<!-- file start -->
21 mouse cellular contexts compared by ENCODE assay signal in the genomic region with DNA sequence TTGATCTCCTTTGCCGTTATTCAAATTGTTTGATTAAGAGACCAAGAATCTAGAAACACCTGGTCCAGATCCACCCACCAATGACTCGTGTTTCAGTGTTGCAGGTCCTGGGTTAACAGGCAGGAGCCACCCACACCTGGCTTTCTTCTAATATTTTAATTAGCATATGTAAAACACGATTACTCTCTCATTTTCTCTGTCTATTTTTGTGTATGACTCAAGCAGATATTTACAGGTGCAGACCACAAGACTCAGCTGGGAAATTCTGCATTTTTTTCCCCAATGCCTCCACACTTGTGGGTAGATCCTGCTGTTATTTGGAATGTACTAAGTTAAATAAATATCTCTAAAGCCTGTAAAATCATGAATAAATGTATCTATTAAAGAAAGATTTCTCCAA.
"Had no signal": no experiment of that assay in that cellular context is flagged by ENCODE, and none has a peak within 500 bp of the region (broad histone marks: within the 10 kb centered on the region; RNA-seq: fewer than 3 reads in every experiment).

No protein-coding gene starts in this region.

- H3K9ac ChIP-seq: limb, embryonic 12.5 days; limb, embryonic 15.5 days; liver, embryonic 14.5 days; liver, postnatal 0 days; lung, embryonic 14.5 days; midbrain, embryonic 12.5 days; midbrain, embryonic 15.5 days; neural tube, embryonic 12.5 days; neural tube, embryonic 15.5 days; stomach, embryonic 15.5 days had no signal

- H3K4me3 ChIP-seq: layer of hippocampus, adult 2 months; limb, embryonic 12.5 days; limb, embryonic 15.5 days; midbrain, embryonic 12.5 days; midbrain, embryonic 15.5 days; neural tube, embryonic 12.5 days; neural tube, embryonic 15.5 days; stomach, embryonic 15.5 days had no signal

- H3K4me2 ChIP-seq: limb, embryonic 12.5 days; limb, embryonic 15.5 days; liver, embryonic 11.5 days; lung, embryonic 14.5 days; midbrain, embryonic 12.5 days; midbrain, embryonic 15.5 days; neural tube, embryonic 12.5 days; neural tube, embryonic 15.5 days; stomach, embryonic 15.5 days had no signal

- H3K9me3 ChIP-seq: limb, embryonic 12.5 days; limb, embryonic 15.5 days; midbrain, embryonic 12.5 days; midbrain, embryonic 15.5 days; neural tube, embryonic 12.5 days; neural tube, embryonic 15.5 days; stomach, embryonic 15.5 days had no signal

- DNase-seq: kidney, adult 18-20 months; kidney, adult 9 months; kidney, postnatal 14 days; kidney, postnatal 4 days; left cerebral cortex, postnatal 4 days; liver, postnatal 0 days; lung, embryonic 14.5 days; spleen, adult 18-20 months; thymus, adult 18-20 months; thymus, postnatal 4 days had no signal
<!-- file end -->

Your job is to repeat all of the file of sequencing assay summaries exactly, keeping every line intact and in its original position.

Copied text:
21 mouse cellular contexts compared by ENCODE assay signal in the genomic region with DNA sequence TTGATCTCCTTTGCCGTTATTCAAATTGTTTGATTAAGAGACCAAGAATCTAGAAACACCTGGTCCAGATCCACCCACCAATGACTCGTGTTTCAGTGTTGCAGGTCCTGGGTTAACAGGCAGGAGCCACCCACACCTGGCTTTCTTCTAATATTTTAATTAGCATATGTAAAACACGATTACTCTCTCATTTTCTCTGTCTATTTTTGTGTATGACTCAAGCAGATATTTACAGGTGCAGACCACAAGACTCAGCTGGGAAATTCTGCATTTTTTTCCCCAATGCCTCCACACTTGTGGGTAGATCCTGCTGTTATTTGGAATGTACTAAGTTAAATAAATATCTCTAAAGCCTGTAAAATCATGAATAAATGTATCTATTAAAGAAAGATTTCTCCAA.
"Had no signal": no experiment of that assay in that cellular context is flagged by ENCODE, and none has a peak within 500 bp of the region (broad histone marks: within the 10 kb centered on the region; RNA-seq: fewer than 3 reads in every experiment).

No protein-coding gene starts in this region.

- H3K9ac ChIP-seq: limb, embryonic 12.5 days; limb, embryonic 15.5 days; liver, embryonic 14.5 days; liver, postnatal 0 days; lung, embryonic 14.5 days; midbrain, embryonic 12.5 days; midbrain, embryonic 15.5 days; neural tube, embryonic 12.5 days; neural tube, embryonic 15.5 days; stomach, embryonic 15.5 days had no signal

- H3K4me3 ChIP-seq: layer of hippocampus, adult 2 months; limb, embryonic 12.5 days; limb, embryonic 15.5 days; midbrain, embryonic 12.5 days; midbrain, embryonic 15.5 days; neural tube, embryonic 12.5 days; neural tube, embryonic 15.5 days; stomach, embryonic 15.5 days had no signal

- H3K4me2 ChIP-seq: limb, embryonic 12.5 days; limb, embryonic 15.5 days; liver, embryonic 11.5 days; lung, embryonic 14.5 days; midbrain, embryonic 12.5 days; midbrain, embryonic 15.5 days; neural tube, embryonic 12.5 days; neural tube, embryonic 15.5 days; stomach, embryonic 15.5 days had no signal

- H3K9me3 ChIP-seq: limb, embryonic 12.5 days; limb, embryonic 15.5 days; midbrain, embryonic 12.5 days; midbrain, embryonic 15.5 days; neural tube, embryonic 12.5 days; neural tube, embryonic 15.5 days; stomach, embryonic 15.5 days had no signal

- DNase-seq: kidney, adult 18-20 months; kidney, adult 9 months; kidney, postnatal 14 days; kidney, postnatal 4 days; left cerebral cortex, postnatal 4 days; liver, postnatal 0 days; lung, embryonic 14.5 days; spleen, adult 18-20 months; thymus, adult 18-20 months; thymus, postnatal 4 days had no signal